0
Get Alert
Please Wait... Processing your request... Please Wait.
You must sign in to sign-up for alerts.

Please confirm that your email address is correct, so you can successfully receive this alert.

Article   |    
INTRACRANIAL TUMORS FOUND AT AUTOPSY IN MENTAL PATIENTS
ROY B. PATTON; JOHN A. SHEPPARD
Am J Psychiatry 1956;113:319-324.
View Author and Article Information

Dept. of pathology, Tacoma General Hospital, Tacoma, Wash.

Director, department of pathology, Western State Hospital, Fort Steilacoom, Wash.

text A A A
PDF of the full text article.
Abstract

The intracranial tumors found at autopsy in 2,161 mental patients are reported. This group represents 96.9% of all patients who were autopsied at the Western State Hospital during the 16-year period from October 1, 1938, to October 1, 1954. Seventy-eight intracranial tumors were found for an incidence of 3.6%. The incidence of the various kinds of intracranial tumors found is discussed. These incidences are compared with reports of similar autopsy series in both mental and nonmental patients. The data examined reveal a significantly higher incidence of intracranial tumors and of meningiomas in mental patients than in nonmental patients. The greater incidence of meningiomas in mental patients is partly responsible for the greater incidence of intracranial tumors in this group. Meningiomas are frequently asymptomatic and may only appear to be more frequent in mental patients since at autopsy the brain is routinely examined whereas in autopsies of nonmental patients the brain is frequently left undisturbed. Thus many asymptomatic meningiomas in nonmental patients are overlooked at autopsy. Against this are observations that meningiomas frequently produce only psychiatric symptoms. Thus patients harboring one of these tumors tend to gravitate to psychiatric hospitals and not to general hospitals or neurosurgical units.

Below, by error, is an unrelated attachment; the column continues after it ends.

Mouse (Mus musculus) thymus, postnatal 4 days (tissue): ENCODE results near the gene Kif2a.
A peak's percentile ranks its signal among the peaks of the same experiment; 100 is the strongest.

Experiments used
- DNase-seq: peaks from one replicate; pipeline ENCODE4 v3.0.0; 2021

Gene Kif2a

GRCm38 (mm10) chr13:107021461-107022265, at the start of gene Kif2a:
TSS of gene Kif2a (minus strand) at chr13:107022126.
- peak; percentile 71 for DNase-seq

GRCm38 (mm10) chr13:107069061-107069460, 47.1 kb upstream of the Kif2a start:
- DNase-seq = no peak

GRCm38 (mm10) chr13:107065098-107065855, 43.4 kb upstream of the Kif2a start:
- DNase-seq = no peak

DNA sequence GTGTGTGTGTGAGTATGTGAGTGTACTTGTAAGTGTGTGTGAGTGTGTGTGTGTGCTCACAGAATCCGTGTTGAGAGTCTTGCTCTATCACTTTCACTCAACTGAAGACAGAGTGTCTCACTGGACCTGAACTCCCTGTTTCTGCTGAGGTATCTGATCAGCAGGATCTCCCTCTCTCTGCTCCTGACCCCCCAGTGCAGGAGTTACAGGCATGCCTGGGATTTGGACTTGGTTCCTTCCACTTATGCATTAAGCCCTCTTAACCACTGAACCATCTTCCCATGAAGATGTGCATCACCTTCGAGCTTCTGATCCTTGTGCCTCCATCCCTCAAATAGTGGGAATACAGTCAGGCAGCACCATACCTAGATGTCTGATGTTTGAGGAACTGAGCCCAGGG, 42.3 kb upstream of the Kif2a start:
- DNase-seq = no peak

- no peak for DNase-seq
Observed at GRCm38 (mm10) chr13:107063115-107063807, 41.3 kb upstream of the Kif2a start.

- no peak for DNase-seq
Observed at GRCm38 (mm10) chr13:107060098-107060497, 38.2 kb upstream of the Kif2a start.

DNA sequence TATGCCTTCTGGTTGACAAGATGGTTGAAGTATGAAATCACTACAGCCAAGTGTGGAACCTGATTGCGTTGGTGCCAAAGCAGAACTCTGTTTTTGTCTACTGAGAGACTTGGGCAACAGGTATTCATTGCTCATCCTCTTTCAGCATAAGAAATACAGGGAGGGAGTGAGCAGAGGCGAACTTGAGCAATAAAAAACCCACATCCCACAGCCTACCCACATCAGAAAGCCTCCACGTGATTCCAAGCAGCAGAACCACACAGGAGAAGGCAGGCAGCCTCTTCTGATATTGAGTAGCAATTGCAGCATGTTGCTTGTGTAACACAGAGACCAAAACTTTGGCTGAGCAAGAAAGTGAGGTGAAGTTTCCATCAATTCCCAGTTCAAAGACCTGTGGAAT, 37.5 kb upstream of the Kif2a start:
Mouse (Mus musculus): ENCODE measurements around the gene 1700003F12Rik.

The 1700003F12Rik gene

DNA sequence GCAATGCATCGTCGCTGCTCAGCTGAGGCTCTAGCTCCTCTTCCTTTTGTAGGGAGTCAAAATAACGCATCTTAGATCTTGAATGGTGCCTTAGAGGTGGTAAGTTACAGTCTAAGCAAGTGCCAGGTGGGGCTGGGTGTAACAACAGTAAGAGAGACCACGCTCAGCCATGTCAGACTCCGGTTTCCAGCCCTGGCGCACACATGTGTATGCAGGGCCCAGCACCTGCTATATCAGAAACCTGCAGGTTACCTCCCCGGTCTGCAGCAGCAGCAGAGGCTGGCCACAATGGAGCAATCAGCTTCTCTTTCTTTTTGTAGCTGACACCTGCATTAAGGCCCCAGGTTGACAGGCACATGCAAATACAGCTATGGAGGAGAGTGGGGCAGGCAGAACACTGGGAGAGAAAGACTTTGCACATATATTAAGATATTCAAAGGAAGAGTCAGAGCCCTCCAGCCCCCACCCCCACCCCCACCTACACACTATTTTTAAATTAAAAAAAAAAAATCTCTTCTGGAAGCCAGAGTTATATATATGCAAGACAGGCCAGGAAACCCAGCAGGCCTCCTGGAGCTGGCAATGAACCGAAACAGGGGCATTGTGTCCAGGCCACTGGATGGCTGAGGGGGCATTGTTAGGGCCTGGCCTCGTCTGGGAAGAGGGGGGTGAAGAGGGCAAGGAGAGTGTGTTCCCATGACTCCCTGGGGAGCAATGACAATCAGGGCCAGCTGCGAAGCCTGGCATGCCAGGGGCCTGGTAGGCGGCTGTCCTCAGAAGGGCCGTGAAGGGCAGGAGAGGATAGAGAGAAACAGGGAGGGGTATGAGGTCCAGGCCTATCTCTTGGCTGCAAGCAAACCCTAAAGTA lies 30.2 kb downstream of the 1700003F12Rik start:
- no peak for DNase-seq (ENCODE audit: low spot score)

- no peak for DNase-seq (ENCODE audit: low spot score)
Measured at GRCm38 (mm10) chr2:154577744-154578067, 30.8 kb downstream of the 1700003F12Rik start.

Abstract Teaser
Figures in this Article

Your Session has timed out. Please sign back in to continue.
Sign In Your Session has timed out. Please sign back in to continue.
Sign In to Access Full Content
 
Username
Password
Sign in via Athens (What is this?)
Athens is a service for single sign-on which enables access to all of an institution's subscriptions on- or off-site.
Not a subscriber?

Subscribe Now/Learn More

PsychiatryOnline subscription options offer access to the DSM-5 library, books, journals, CME, and patient resources. This all-in-one virtual library provides psychiatrists and mental health professionals with key resources for diagnosis, treatment, research, and professional development.

Need more help? PsychiatryOnline Customer Service may be reached by emailing PsychiatryOnline@psych.org or by calling 800-368-5777 (in the U.S.) or 703-907-7322 (outside the U.S.).

+

References

+
+

CME Activity

There is currently no quiz available for this resource. Please click here to go to the CME page to find another.
Submit a Comments
Please read the other comments before you post yours. Contributors must reveal any conflict of interest.
Comments are moderated and will appear on the site at the discertion of APA editorial staff.

* = Required Field
(if multiple authors, separate names by comma)
Example: John Doe



Web of Science® Times Cited: 21

Related Content
Articles
Books
The American Psychiatric Publishing Textbook of Psychopharmacology, 4th Edition > Chapter 62.  >
Gabbard's Treatments of Psychiatric Disorders, 4th Edition > Chapter 1.  >
Gabbard's Treatments of Psychiatric Disorders, 4th Edition > Chapter 22.  >
The American Psychiatric Publishing Textbook of Substance Abuse Treatment, 4th Edition > Chapter 38.  >
The American Psychiatric Publishing Textbook of Substance Abuse Treatment, 4th Edition > Chapter 38.  >
Psychiatric News